Planning For The Urban/Suburban Paradox

City planners, officials and developers have an impossible task at hand.  The desire to get back to dense, transit oriented cities that put people first and the automobile second has gained enormous momentum, and rightfully so.  City residents, old and new, are clamoring for an urban core that embraces mixed-use space and a walkable, bikeable landscape fueled by the understanding that our cities fell from grace when the car was prioritized above all else.

And it’s working. While more of a toddler-like stumble than an efficient stride, our cities are taking steps toward a better future, and city residents are excited about the prospect of new life in their downtowns and neighborhoods. Conversations about good transit, road diets, bike and pedestrian infrastructure and increasing density are slowly becoming more of a reality, and our urban landscapes are changing as a result.

But city dwellers aren’t the only ones taking notice. Suburban populations are eyeing the fruits of our bustling downtown rebirths and want in on the action as well, and cities are more than willing to welcome this influx of regional visitors.

Great right? Well yes, with one exception… often the urban dwellers and the suburban visitors have very different ideas with regard to accessing these new city resources. While cities are taking steps to minimize automobile impact, suburban populations demand the convenience of auto-accommodation if they are to patronize downtown businesses, establishments and institutions. Free parking, abundant car access and storage, as well as traffic that flows freely and easily are all expectations of the suburban visitor who may not realize that these amenities are toxic to our cities as opposed to our outlying counterparts.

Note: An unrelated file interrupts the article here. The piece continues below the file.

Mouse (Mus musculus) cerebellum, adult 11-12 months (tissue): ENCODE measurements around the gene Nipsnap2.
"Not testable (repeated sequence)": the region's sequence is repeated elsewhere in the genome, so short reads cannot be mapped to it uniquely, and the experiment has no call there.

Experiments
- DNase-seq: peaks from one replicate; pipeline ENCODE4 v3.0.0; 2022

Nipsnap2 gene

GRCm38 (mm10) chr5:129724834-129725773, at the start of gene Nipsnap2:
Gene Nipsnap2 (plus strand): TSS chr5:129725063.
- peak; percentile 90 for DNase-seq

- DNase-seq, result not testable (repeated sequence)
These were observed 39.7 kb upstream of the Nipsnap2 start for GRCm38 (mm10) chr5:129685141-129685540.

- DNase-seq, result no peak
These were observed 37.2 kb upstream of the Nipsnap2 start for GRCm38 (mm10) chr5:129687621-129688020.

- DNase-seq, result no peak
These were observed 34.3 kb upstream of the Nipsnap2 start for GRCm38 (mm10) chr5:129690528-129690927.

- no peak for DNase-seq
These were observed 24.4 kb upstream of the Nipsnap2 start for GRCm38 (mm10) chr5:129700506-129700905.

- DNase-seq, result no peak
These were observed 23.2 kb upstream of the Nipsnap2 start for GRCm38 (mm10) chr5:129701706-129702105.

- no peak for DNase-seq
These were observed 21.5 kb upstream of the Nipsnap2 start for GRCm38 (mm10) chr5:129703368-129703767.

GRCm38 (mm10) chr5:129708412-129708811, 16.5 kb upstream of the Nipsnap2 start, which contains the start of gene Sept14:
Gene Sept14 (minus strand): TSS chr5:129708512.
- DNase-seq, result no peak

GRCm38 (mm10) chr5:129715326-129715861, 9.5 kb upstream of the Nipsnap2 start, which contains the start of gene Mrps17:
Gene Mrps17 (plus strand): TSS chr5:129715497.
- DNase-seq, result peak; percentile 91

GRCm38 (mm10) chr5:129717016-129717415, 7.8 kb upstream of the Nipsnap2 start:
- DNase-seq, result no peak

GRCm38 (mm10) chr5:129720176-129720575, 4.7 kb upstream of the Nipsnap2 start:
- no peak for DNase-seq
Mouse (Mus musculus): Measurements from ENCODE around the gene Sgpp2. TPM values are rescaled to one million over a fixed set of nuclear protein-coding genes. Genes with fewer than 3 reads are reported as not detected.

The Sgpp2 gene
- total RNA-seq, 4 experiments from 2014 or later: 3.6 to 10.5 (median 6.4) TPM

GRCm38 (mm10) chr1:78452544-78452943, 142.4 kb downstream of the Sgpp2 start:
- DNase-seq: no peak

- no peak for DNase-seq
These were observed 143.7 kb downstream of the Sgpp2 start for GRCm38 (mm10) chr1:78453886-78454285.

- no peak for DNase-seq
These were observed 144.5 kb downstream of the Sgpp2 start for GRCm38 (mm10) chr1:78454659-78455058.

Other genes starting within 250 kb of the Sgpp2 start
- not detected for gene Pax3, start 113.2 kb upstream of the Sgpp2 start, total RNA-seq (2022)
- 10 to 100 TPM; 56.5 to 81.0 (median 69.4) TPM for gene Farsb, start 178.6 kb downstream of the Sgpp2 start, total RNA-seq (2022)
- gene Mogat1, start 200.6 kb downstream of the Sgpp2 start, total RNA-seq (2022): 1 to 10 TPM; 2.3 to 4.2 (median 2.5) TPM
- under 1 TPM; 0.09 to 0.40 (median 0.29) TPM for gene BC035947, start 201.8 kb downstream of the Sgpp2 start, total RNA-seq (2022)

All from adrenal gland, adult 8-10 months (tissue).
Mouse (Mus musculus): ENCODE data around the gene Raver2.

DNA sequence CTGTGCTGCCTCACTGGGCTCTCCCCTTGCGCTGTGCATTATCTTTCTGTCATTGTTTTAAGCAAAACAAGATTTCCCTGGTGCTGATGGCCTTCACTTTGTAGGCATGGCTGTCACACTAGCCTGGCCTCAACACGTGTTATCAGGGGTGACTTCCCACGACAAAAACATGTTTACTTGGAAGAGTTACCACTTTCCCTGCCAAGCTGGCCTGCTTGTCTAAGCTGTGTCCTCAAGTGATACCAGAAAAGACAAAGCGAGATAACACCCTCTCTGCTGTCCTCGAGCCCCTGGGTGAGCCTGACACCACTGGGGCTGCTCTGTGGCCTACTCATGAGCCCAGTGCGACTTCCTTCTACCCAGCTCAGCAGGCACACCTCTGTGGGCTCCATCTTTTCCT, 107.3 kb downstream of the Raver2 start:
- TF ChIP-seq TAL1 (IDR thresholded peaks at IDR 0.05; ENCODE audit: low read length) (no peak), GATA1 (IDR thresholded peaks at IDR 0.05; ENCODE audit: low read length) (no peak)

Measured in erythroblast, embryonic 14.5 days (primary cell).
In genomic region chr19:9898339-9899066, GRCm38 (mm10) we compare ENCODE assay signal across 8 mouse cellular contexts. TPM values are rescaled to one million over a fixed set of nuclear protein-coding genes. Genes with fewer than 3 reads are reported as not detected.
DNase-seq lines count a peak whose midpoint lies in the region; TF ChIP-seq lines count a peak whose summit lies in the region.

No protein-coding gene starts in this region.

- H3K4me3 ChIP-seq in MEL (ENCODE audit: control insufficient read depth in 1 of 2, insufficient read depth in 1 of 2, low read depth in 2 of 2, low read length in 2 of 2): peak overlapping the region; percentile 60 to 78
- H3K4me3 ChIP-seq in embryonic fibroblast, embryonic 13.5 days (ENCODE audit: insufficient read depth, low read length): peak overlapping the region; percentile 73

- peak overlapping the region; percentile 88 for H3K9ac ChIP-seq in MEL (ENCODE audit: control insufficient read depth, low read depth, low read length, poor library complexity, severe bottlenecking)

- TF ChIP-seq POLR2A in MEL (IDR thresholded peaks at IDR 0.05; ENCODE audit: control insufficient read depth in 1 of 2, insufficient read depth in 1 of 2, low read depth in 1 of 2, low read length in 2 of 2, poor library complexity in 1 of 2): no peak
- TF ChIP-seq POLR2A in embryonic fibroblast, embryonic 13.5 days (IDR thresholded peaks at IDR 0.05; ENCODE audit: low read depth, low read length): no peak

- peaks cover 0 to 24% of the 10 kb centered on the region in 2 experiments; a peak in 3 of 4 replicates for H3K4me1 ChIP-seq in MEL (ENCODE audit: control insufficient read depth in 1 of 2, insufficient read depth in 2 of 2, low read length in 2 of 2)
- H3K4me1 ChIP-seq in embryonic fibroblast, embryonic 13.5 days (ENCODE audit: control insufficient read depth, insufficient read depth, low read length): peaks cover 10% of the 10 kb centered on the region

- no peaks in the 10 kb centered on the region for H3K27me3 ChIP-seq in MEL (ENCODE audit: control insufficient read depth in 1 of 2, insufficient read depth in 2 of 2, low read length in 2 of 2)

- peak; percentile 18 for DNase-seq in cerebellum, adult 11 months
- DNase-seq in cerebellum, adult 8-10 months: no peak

Furthermore, city businesses and organizations such as artist groups are shouting for better car access, knowing that a significant percentage of their revenue comes from suburbanites who prefer a parking space a few feet from their front door rather than the urban model of transit, bike and pedestrian design.

City governments are increasingly pressed by a population that demands a dense urban core that encourages alternative transportation, while simultaneously attempting to accommodate regional visitors who rely on car access and city businesses who rely on this population as a key portion of their patronage. The paradox of creating a stronger city through density while accommodating automobile convenience is alive, well, and exhausting for those who are burdened with the decisions of taking our cities into the future.

If we build for a strictly young, urban population that desires a diverse set of transit options over the automobile-dominant cities that ruined our urban fabric for more than 50 years, we risk losing the trust and investment by suburban visitors and even urban business owners and employers. If we build our cities to comply the the “drive through” mentality of regional audiences, we risk sending our cities down the same path they’ve walked for generations. The common ground is so razor thin, that even the slightest balance check can be disastrous.

At the end of the day, our cities will thrive if we work to minimize the automobile’s impact on our dense urban fabric. But we must ensure that we are creating a city so desirable and uniquely enticing that visitors will set aside their need for convenience. An almost impossible tightrope to walk, but it’s one we must traverse with skill and precision.